Absent great depth of character, however, the more unseemly aspects of the industry lack the weight to make this movie an industry exposé, which is probably not what EEG was counting on anyway. There are hints that this might be a graduated version of Diva…Ah Hey!, a 2003 production that also starred EEG hitmakers and commented on the appearance of talent. In the end, that might be what Hong Kong entertainment does best these days. After all, the most memorable part of this film are the excellent visuals. The camera catwalks through the scenes, and this is a movie clearly shot by people who know how to make stars look good.

“Chasing Kites” (追風箏的風箏) by Joey Yung and Mag Lam:

“Are U Okay” by Mag Lam:

“Like Love Songs” (如情歌) by Mag Lam:

Released: 2012
Prod: Chapman To 杜汶澤
Dir: Heiward Mak 麥曦茵
Writer: Heiward Mak 麥曦茵
Cast: Joey Yung 容祖兒; Mag Lam 林欣彤; Chapman To 杜汶澤; Hu Ge 胡歌; Carlos Chan 陳家樂; Bonnie Sin 冼色麗; Fiona Sit 薛凱琪; Wilfred Lau 劉浩龍; William So 蘇永康; Kara Hui惠英紅; Matt Chow 鄒凱光; Venus Wong 王敏奕
Time: 102 min
Lang: Cantonese, Mandarin
Country: Hong Kong
Reviewed: 2014

Crazy N’ the City (神經俠侶)

crazy n the city

Chris, a seasoned beat officer, explains to his new partner on her first day, “Wanchai is a chaotic district. There’s lots of traffic, lots of people, and lots of mentally ill.” Somewhat taken aback, she says that it would be dangerous if they all went crazy, to which he replies, “When I get mad it will be even more dangerous. I can pull out my gun and shoot everyone.”

Lest anyone think that Hong Kong police officers are trigger happy, hypothetical talk about firing a weapon generally stays that way. That’s not always the case when it comes to Hong Kong movies where bullet ballets are a staple. Crazy N’ the City is a vast departure from the dark and highly stylized gangs and guns mayhem though and much of the pedestrian action takes place under sunny skies.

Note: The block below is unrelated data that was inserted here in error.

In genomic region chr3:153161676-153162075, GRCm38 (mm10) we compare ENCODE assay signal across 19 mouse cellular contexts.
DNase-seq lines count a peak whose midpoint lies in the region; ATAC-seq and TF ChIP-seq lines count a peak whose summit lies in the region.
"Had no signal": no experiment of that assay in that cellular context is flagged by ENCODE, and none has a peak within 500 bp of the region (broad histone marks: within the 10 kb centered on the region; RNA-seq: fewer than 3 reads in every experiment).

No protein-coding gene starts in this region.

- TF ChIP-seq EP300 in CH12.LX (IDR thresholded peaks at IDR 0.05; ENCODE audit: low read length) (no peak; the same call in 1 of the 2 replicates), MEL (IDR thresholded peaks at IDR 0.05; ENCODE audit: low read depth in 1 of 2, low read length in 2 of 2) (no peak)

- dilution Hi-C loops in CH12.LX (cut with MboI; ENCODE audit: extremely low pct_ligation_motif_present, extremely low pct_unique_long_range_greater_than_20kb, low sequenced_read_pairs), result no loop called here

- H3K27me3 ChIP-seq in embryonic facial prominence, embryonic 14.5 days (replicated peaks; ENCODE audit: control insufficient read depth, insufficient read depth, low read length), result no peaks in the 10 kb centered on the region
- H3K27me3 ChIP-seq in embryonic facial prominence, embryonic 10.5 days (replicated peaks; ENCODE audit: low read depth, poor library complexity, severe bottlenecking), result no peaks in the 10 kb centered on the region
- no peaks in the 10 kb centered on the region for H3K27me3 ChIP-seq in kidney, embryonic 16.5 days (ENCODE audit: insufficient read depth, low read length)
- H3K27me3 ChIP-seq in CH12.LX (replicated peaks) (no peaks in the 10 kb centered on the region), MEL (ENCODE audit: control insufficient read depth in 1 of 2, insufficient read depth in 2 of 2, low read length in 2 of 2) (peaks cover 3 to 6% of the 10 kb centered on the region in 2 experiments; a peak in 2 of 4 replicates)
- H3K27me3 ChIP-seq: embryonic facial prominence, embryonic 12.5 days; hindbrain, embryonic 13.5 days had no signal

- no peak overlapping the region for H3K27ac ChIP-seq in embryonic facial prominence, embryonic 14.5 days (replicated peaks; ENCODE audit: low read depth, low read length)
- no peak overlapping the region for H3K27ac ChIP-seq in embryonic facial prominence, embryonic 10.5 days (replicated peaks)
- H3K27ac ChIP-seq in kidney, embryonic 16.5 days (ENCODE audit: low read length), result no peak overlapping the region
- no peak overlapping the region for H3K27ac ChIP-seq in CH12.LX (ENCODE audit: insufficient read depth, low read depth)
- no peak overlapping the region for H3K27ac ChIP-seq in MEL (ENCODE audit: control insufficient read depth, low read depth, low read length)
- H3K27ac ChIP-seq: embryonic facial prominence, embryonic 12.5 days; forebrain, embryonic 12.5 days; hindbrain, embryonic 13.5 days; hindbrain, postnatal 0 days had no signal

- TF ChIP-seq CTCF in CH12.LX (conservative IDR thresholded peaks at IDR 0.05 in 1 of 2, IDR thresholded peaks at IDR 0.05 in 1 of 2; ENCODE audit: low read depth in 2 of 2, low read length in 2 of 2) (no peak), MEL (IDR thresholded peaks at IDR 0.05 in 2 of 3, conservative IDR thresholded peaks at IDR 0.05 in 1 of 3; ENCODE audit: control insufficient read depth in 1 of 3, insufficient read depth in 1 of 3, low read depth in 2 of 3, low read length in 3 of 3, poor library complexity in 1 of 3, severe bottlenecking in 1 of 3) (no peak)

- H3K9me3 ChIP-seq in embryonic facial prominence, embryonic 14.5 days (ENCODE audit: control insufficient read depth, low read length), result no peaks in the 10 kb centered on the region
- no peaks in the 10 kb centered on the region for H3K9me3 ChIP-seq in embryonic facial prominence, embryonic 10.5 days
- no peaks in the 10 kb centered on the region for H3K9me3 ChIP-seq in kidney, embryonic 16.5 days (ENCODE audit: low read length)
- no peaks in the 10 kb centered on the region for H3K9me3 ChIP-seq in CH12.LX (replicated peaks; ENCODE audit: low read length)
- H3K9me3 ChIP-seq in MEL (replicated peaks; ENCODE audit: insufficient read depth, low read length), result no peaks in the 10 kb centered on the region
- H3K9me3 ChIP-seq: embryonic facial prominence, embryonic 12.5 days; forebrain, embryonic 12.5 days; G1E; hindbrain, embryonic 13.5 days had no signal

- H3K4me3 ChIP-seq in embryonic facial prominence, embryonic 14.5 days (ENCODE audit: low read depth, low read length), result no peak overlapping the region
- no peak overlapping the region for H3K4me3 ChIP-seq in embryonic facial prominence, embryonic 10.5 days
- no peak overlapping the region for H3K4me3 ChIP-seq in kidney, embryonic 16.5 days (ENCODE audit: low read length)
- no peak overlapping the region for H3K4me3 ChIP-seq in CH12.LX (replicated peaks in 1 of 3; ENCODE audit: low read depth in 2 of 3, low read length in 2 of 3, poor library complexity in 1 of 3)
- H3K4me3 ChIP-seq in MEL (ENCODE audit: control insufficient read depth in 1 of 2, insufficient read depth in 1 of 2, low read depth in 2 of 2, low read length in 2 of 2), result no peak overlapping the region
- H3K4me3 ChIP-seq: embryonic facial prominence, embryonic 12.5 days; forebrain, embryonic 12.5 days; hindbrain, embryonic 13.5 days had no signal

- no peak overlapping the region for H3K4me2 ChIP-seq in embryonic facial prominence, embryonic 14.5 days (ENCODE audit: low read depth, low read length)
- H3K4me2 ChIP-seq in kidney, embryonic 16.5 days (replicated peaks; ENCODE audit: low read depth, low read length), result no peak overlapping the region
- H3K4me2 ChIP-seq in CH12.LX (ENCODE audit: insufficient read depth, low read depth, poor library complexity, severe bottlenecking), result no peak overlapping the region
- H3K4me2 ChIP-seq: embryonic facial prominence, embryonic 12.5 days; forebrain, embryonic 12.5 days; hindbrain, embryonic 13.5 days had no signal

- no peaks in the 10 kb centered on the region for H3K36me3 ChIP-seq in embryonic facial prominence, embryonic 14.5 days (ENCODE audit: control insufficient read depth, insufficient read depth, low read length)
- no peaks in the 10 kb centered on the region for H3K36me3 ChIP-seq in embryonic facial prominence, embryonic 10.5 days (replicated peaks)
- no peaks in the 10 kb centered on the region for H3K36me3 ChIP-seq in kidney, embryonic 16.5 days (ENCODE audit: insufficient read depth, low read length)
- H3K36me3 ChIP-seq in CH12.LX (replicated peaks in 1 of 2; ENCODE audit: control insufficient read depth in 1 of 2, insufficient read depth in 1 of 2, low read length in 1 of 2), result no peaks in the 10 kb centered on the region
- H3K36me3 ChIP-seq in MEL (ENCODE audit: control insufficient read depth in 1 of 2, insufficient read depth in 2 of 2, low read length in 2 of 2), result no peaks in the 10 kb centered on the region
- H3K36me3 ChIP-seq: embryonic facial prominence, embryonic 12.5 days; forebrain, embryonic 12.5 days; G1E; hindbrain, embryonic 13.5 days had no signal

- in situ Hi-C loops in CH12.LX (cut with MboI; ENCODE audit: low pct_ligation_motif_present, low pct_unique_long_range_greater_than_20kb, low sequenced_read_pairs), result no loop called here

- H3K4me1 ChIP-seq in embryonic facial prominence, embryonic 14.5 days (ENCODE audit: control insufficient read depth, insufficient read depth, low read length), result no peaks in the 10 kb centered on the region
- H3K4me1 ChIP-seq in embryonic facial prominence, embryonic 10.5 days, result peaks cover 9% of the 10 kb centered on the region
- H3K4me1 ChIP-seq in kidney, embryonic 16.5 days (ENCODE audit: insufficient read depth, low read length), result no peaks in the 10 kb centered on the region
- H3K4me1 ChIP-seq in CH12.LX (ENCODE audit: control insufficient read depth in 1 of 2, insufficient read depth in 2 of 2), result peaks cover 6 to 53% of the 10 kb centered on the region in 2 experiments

The natural light illuminates the city and characters in a way that softens their harsh edges. Chris (Eason Chan) has grown dejected over the years and is skeptical when rookie Tak Nam (Joey Yung), or Manly, bursts into the department with the enthusiasm a superhero’s sidekick. She attacks her first case, a suspected cat poisoning, with gusto but as the day wears on, finds that her partner has a more apathetic approach to the job.

The movie has a similar unhurried feel, and the camera lingers around the two as they encounter the ordinary and uneventful. Manly helps an old lady push her trolley full of cardboard up a hill guarded by a kid with a water gun. A shop owner suspects a man (Lam Suet) of stealing milk formula. Two teenage girls witness someone exposing himself on the bus. A mentally ill man, Shing (Francis Ng), raids a bra shop. A young woman from the Mainland (Zhang Meng) opens a small massage parlor.